Hello there,

Let's talk a little about the Eurovision Song Contest. 

In the lead-up to one of the world's largest music shows, the event was already under political tension due to the controversial participation of Israel. But if that wasn’t enough, the Netherlands was disqualified just before the final on Saturday due to an incident involving an event staff member. 

The organisers cited a threat but did not specify what exactly had happened, and disqualification was deemed necessary because the police were conducting an investigation.

Clearly, more information was needed, but neither the Dutch artist Joost Klein nor the implicated staff member have spoken publicly. 

In the information vacuum, traditional media instead started reporting the rumours circulating on social media. A photographer was alleged to have been 'physically' attacked, there was supposed to be a quarrel with the Israeli team - both of which later proved to be untrue. The Dutch public broadcaster responded by reporting a ‘threatening gesture’ but this wasn’t impartial information, and was vague enough to keep fanning the fires of speculation.

Meanwhile, smartocto was on high alert as the servers started smoking. Particularly in the Netherlands, the reach of news sites tripled around the news of the disqualification. Whether each piece could satisfy the news hunger of the visitors is for each title to answer for itself.

Our news needs model lacks a 'Give me all the rumours' category, but perhaps in such situations, there should be a set of protocols in place. For example, a list of questions that an editorial team can use when deciding whether or not to publish, and whether to conduct further investigation:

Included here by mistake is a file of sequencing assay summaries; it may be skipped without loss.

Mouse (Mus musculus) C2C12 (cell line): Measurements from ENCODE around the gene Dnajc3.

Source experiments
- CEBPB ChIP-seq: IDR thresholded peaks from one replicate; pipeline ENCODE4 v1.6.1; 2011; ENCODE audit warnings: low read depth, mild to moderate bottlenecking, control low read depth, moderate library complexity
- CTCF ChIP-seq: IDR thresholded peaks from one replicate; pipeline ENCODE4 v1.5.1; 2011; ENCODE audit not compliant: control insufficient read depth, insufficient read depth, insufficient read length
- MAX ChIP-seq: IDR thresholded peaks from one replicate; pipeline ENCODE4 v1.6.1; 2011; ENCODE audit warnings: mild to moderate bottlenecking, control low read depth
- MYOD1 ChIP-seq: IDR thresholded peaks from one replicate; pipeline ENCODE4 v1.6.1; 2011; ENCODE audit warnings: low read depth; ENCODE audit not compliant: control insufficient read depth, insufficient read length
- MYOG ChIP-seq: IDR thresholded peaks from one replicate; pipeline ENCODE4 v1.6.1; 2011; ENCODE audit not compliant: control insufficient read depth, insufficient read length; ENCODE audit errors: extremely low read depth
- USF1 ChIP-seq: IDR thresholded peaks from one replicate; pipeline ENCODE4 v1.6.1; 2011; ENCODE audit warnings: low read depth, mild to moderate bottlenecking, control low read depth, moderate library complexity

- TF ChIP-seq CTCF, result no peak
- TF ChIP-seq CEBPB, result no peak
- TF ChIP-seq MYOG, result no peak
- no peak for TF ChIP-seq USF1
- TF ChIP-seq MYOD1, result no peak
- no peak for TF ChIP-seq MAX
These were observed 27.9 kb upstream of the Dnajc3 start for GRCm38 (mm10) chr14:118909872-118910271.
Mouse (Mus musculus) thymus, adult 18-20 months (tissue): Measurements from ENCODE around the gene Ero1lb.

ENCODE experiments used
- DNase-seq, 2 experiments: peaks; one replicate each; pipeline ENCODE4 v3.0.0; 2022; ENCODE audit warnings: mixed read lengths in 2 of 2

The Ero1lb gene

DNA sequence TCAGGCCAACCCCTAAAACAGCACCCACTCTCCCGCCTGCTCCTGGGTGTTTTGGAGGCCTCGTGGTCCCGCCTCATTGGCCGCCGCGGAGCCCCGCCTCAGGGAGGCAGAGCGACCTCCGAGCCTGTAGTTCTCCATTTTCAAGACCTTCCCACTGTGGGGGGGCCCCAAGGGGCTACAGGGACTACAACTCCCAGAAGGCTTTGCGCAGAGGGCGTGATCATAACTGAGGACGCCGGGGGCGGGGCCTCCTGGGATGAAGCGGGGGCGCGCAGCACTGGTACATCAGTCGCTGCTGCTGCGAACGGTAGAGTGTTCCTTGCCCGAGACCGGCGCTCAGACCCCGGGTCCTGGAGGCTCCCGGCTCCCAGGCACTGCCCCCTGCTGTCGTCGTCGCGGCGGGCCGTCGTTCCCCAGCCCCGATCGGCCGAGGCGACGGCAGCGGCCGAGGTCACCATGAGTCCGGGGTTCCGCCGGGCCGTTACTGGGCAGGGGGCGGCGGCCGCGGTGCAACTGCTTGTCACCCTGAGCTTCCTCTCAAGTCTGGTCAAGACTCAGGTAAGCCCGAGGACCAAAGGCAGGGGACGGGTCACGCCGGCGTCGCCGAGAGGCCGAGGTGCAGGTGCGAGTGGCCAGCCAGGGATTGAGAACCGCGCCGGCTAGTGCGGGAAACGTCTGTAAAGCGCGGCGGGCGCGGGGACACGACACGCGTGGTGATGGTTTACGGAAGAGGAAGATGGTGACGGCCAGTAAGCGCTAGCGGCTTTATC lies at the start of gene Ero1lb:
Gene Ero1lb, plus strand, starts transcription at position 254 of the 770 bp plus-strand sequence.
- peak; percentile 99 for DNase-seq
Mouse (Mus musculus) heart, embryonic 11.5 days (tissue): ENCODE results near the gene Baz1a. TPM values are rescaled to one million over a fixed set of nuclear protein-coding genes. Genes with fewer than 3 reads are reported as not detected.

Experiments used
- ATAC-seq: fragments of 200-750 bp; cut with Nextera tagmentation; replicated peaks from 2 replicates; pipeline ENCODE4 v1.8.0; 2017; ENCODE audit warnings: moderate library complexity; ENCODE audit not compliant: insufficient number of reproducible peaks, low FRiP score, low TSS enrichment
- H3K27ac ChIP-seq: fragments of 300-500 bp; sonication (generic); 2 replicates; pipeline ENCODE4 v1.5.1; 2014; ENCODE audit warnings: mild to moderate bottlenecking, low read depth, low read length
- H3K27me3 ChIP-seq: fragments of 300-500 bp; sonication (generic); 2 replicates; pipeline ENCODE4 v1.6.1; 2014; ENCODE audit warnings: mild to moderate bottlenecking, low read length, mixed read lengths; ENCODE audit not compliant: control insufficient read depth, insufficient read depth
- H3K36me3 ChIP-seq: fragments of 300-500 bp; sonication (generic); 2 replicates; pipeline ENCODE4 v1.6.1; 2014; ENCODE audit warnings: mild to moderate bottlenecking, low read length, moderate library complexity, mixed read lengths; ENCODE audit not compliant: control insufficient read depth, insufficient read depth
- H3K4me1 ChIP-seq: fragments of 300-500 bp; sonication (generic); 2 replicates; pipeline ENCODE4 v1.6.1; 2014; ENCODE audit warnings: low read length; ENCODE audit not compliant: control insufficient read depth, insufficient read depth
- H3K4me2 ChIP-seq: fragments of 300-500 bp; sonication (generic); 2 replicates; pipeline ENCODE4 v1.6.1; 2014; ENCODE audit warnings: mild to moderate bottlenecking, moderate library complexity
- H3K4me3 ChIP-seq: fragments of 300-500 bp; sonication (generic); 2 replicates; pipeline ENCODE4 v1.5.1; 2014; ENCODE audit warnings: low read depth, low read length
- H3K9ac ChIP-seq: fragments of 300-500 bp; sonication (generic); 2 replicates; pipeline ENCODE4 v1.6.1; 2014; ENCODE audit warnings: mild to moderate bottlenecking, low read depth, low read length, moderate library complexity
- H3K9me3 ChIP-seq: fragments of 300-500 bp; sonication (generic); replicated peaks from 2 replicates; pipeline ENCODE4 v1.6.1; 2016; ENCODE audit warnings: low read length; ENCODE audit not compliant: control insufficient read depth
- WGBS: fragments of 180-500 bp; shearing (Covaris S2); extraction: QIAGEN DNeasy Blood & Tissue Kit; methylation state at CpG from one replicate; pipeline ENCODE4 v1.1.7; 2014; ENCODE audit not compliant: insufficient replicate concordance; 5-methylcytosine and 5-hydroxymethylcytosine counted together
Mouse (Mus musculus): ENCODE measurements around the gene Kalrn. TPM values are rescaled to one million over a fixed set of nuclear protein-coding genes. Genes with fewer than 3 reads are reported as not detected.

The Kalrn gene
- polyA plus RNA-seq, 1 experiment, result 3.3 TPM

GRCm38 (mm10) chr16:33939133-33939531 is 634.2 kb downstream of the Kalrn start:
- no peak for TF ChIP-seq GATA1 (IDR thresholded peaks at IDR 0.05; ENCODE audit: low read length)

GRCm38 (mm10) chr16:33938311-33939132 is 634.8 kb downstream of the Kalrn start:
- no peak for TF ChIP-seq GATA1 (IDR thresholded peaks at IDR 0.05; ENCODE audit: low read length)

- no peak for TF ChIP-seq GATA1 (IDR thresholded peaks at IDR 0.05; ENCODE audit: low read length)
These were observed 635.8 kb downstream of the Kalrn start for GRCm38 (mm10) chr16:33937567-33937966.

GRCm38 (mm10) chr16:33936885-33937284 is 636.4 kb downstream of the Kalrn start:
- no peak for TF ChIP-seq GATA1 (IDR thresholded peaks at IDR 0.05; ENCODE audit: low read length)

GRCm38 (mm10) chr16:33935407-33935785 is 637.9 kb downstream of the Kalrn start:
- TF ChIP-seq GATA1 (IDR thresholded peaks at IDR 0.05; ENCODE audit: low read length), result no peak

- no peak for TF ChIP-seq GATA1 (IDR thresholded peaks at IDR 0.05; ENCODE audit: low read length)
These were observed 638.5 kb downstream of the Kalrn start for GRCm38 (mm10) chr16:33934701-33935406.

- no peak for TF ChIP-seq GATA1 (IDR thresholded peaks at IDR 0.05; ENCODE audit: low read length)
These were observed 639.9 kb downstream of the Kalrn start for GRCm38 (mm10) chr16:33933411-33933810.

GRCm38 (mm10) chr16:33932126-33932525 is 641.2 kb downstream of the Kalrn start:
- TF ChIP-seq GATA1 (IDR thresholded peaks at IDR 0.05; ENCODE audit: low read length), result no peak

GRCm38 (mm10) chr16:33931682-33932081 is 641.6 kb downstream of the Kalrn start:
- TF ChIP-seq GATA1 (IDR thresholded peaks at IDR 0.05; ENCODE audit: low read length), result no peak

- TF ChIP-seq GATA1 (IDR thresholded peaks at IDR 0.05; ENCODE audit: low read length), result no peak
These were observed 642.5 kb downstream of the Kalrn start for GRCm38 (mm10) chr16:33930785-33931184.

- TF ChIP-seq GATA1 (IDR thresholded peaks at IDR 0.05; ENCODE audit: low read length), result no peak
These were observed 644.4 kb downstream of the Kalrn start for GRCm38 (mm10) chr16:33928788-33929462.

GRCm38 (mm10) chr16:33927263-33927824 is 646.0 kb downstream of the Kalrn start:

• Do we know what happened?
  • Is there a direct impact? (For example, a safety hazard?)
  • Will it affect our audience if we don’t publish immediately?
  • Are the 'what, when, who, where, why' answers factual enough to publish?
  • Are we able to go beyond the speculations made on social media?

In evaluating such large traffic peaks, there’s another, more important question to answer: were we of sufficient value to our audience, such that the trust bond was strengthened rather than damaged?

Subscription boost is a good sign

If you want to answer the last question (whether you have added value), you can naturally look at the conversion rate during the peak days with a subscription model. To be fair, you should consider the conversion ratio, because with three times the traffic, you would need at least three times as many new subscriptions to truly dare to call it a success.

If you are smart, use smartocto notifications to increase conversions. Consider:

  • There is too little premium content on your homepage right now? Does this story qualify?
  • This piece gets a lot of engagement, but not so much traffic. Do a headline test.
  • The number of logged-in visitors is really high for this story. Put it higher up on your homepage.

What’s the deal with Gen Z?

30% of the population is Gen Z, yet 40% of them report that they don’t trust the news. So, what should you be doing to engage this important audience segment? 

Using some interesting data nuggets as a basis, we have some thoughts…


  • Large Language Models are receiving updates, and it seems they are trying to outdo each other, writes the Financial Times. OpenAI has made GPT-4o freely available, and Google announced this week that its search engine will offer new user experiences thanks to its AI program, Gemini, as reported by The Verge.
  • Objectivity is losing popularity. That sounds strange, but it is evident from a survey in the United States. It has never been the best concept for journalism, but Jonathan Stray attempts to propose an alternative for Niemanlab.
  • It is a Dutch initiative, but still interesting to read if you translate it with Google: our (innovative) client Omroep Brabant has employed an AI presenter. She has the appearance and voice of a real presenter but also reads news that is too labour-intensive for the human counterpart to handle.
  • All media face the same problems: once you have chosen a different tool (AI, analytics, or whatever), it is often difficult to get the editorial teams to adopt a new way of working. On the INMA website, we have a blog with tips on how to improve the process.


Hopefully, you enjoyed these reading tips. If you have a reading suggestion that fits our overview, please feel free to share it with us. And to wrap up this Eurovision-heavy newsletter, let’s give a big cheer to our Swiss readers—your song "The Code" by Nemo took the top spot. Well done, Switzerland!

Catch you in two weeks,

Team smartocto